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Good Evening, I ran my 2004 ranger for my hunting season. It was running great with a new carb and fuel pump. One day it decided to lose lights, started to bog out under throttle then eventually die. I took it back to the garage to look further. I independently tested the fuel pump and ruled it was shot, so I replaced it. Jumped the battery to start it, idles fine. In fact in neutral I can rev it as much as I want, rpm’s wise… when I put it in gear and drive it (either high or low) I can hardly get it to move then it just bogs and hesitates at lower rpm’s. Sometimes it’ll die. It feels like a fuel issue but something tells me it’s an electrical for some reason, just due to the battery always being dead. The battery is new to this year
 

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2015 Polaris ranger 570 XP
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If the Ranger sat for an extended time between when you installed a new carb and when this problem began I think I would be looking into cleaning the carburetor, especially if you run fuel with ethanol. Ethanol does some bad things when it sits for a while and it can begin to degrade in as little as 30 days. It attracts moisture from the air and since carburetors are vented to the atmosphere moist air can get in and affect the fuel. With time it undergoes phase separation and ethanol alone can be corrosive. Since gas floats on water and the main jet is usually at the bottom of the carburetor it tires to pick up water or fuel that has undergone phase separation and engine performance suffers. Ethanol fuel will even turn jelly like in the float bowl. The main jet will become partially or fully plugged and on may carburetors the fuel supplied for idle and mid range goes through the main jet to reach the idle and mid range circuits.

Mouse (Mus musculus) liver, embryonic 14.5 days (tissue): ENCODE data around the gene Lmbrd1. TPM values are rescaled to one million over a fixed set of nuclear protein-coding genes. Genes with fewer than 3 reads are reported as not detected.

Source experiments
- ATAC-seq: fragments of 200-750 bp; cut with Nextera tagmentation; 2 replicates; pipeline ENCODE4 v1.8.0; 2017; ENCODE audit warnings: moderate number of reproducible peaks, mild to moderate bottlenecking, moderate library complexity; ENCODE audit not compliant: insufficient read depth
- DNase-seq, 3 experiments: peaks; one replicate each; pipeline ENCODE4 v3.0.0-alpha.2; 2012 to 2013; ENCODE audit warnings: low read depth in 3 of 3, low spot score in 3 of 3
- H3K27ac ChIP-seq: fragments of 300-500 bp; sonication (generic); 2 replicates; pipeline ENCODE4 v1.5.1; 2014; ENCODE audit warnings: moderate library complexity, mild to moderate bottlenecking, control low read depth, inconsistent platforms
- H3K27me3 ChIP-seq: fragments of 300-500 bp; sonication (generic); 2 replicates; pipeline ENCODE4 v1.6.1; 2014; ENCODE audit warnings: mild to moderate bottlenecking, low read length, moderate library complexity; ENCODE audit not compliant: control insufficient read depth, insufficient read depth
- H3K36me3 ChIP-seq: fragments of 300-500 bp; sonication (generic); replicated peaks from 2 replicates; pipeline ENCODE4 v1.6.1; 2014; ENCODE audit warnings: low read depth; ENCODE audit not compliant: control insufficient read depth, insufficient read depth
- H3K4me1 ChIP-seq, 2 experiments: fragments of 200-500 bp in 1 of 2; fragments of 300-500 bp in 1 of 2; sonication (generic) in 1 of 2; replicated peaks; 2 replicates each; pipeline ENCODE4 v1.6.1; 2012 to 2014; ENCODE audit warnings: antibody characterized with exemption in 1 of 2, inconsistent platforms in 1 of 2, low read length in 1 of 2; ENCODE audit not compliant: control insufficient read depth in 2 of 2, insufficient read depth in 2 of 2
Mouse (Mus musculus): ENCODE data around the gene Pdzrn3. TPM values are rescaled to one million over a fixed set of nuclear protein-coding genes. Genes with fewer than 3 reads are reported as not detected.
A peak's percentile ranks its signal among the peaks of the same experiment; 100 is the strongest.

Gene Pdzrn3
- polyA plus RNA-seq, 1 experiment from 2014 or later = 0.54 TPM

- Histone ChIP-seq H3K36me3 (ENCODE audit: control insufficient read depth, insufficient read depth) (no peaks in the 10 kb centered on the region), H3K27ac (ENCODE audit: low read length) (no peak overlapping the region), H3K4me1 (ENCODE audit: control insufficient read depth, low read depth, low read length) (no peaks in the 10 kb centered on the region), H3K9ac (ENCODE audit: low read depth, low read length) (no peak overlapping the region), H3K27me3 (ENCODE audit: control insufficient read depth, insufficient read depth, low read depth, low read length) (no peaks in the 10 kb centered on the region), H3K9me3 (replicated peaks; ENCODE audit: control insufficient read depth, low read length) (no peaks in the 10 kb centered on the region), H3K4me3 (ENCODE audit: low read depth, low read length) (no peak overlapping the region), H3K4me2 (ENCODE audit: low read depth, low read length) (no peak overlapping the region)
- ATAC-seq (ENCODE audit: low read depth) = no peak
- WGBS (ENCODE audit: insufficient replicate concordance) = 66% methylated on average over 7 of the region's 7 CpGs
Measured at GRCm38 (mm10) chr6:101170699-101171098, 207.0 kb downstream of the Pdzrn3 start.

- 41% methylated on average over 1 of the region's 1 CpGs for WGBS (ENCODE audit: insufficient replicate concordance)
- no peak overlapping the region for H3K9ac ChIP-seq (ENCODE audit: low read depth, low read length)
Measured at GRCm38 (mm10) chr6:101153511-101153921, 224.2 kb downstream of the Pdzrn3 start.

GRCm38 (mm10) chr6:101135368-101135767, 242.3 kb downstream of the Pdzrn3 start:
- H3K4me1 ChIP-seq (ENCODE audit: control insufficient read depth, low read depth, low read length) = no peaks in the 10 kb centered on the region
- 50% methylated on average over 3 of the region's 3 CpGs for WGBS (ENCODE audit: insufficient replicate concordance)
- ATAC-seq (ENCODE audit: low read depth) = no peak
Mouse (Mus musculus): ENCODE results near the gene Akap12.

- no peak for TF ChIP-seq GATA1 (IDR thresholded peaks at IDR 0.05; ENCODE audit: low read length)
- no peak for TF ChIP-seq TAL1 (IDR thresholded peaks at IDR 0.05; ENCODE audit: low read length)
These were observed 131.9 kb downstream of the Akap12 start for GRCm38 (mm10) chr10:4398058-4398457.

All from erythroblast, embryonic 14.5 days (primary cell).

Bottom line, if the fuel pump is KNOWN to be good and fuel pressure is correct I would take my carburetor apart and inspect it for ethanol related issues, particularly in the float bowl. I would also be certain the gas in the fuel tank hasn't undergone ethanol related issues; drain the fuel into a clear glass container let it sit and look for an area of cloudy stratification with water below the strata.

Ethanol can also deteriorate the rubber in fuel lines causing tiny pieces to break away and enter the fuel and clogging carburetor orifices.

Note that even non ethanol fuel can cause problems if it sits for a long time without a fuel stabilizer added. It will eventually evaporate from the float bowl and can leave a resinous substance referred to as varnish which will plug jets and passages in the carburetor. With non ethanol fuel this process takes considerably longer than ethanol fuels do and it may take several cycles of letting the fuel sit and evaporate before enough varnish builds up to cause troubles.

Either way, pull the float bowl and inspect the bowl and main jet at the very least. Many carburetors incorporate an emulsion tube above the main jet and that tube has a series of small holes cross drilled in it that can become plugged.
 
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